Plastic Pollution Working Group Publications
Youth Can Promote Marine Debris Concern and Policy Support among Local Voters and Political Officials
Many of the most sweeping social movements throughout history have been youth-led, including those related to environmental challenges. Emerging research suggests youth can build environmental concern among parents via intergenerational learning, in some cases overcoming socio-ideological differences that normally stymie attempts at collective action. What has not been studied is the potential for youth to also influence adults outside their immediate families. This study based in North Carolina, USA, explores the potential of today's young people as environmental change-agents in their communities on the topic of marine debris. Specifically, this evaluation examines responses from voters and local officials after participating in youth-led civic engagement events. After engaging with a youth-led civic engagement event, voters, and local officials completed a retrospective pretest survey that asked questions about levels of marine debris concern and their likelihood of supporting a local marine debris ordinance. Young people encouraged both concern and policy support among both voters and officials, and that concern and policy support increased independently of whether adults were voters or officials, liberals or conservatives, or knew the students personally. Further, participation in the youth-led engagement event reduced political differences in marine debris concern. This study suggests youth can play a critical role addressing marine debris challenges by promoting support for marine debris management policy, and doing so across political barriers.
Plastic Pollution Solutions: Emerging Technologies to Prevent and Collect Marine Plastic Pollution
As plastic waste accumulates in the ocean at alarming rates, the need for efficient and sustainable remediation solutions is urgent. One solution is the development and mobilization of technologies that either 1) prevent plastics from entering waterways or 2) collect marine and riverine plastic pollution. To date, however, few reports have focused on these technologies, and information on various technological developments is scattered. This leaves policymakers, innovators, and researchers without a central, comprehensive, and reliable source of information on the status of available technology to target this global problem. The goal of this study was to address this gap by creating a comprehensive inventory of technologies currently used or in development to prevent the leakage of plastic pollution or collect existing plastic pollution. Our Plastic Pollution Prevention and Collection Technology Inventory can be used as a roadmap for researchers and governments to 1) facilitate comparisons between the scope of solutions and the breadth and severity of the plastic pollution problem and 2) assist in identifying strengths and weaknesses of current technological approaches. We created this inventory from a systematic search and review of resources that identified technologies. Technologies were organized by the type of technology and target plastics (i.e., macroplastics, microplastic, or both). We identified 52 technologies that fall into the two categories of prevention or collection of plastic pollution. Of these, 59% focus specifically on collecting macroplastic waste already in waterways. While these efforts to collect plastic pollution are laudable, their current capacity and widespread implementation are limited in comparison to their potential and the vast extent of the plastic pollution problem. Similarly, few technologies attempt to prevent plastic pollution leakage, and those that do are limited in scope. A comprehensive approach is needed that combines technology, policymaking, and advocacy to prevent further plastic pollution and the subsequent damage to aquatic ecosystems and human health.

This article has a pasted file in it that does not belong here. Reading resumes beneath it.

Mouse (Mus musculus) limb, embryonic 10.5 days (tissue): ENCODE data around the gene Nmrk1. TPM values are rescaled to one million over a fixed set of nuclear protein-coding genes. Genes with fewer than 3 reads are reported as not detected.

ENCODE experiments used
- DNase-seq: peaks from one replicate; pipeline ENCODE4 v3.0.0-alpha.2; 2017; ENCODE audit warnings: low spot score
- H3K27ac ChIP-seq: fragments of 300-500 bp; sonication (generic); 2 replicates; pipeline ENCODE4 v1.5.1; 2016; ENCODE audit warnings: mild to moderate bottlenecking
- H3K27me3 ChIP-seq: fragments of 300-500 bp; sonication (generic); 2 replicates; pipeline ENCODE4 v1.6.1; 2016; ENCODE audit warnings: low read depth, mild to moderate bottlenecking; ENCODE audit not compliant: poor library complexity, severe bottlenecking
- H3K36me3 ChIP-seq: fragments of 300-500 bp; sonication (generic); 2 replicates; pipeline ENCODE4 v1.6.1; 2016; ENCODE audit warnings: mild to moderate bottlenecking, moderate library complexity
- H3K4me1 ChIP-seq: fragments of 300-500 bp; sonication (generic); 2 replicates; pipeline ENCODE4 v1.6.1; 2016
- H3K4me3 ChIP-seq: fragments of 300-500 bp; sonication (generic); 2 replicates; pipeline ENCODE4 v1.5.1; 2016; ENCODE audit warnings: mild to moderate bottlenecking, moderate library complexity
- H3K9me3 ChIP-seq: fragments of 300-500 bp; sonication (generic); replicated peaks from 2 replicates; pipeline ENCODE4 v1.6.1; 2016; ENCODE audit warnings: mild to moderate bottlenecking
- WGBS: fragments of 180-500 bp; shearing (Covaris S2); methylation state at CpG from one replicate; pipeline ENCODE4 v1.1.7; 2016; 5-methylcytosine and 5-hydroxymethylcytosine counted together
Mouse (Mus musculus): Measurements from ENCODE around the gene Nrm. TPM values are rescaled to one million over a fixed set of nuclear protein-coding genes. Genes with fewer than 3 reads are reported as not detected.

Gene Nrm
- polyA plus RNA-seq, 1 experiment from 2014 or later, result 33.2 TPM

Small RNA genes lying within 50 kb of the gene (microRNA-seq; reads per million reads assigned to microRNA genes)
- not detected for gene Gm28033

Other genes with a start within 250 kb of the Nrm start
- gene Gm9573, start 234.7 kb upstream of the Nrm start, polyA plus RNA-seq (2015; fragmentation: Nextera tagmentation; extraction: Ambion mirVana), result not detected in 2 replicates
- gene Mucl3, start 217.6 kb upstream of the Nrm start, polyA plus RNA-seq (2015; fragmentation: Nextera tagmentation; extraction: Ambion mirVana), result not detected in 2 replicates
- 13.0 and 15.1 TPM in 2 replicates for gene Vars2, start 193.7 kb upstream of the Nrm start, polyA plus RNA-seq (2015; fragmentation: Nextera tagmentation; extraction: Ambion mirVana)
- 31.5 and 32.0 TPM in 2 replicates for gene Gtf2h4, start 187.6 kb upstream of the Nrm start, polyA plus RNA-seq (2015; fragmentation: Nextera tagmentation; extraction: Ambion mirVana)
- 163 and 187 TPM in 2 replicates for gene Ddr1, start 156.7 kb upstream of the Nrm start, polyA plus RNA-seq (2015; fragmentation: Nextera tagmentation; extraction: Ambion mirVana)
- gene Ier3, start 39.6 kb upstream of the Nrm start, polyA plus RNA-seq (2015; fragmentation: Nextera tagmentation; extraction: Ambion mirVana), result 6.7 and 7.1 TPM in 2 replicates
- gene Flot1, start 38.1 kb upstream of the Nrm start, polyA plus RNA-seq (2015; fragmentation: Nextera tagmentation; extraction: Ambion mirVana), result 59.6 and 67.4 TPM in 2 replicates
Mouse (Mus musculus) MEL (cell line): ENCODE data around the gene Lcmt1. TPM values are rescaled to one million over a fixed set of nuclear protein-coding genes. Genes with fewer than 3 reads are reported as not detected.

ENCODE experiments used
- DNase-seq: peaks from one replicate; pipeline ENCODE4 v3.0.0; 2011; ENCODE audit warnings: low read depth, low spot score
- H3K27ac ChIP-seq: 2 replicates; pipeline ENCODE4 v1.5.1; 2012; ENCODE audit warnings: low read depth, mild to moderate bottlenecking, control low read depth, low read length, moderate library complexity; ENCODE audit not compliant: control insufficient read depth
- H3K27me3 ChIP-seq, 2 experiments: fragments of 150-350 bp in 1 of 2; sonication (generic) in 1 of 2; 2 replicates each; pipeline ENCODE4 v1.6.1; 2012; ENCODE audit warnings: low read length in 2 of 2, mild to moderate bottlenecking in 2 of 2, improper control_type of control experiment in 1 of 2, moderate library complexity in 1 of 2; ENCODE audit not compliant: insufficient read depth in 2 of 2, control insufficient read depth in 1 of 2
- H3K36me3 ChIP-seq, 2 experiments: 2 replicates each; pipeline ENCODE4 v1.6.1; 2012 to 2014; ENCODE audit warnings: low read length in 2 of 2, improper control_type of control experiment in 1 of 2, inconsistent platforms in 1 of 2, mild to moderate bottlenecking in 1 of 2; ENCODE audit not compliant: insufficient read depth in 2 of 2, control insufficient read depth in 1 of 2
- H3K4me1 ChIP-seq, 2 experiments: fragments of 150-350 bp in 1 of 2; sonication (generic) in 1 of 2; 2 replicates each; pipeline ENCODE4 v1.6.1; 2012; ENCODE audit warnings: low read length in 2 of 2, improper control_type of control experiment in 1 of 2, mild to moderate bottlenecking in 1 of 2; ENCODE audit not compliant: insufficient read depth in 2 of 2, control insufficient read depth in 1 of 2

PAH Sorption to Nanoplastics and the Trojan Horse Effect as Drivers of Mitochondrial Toxicity and PAH Localization in Zebrafish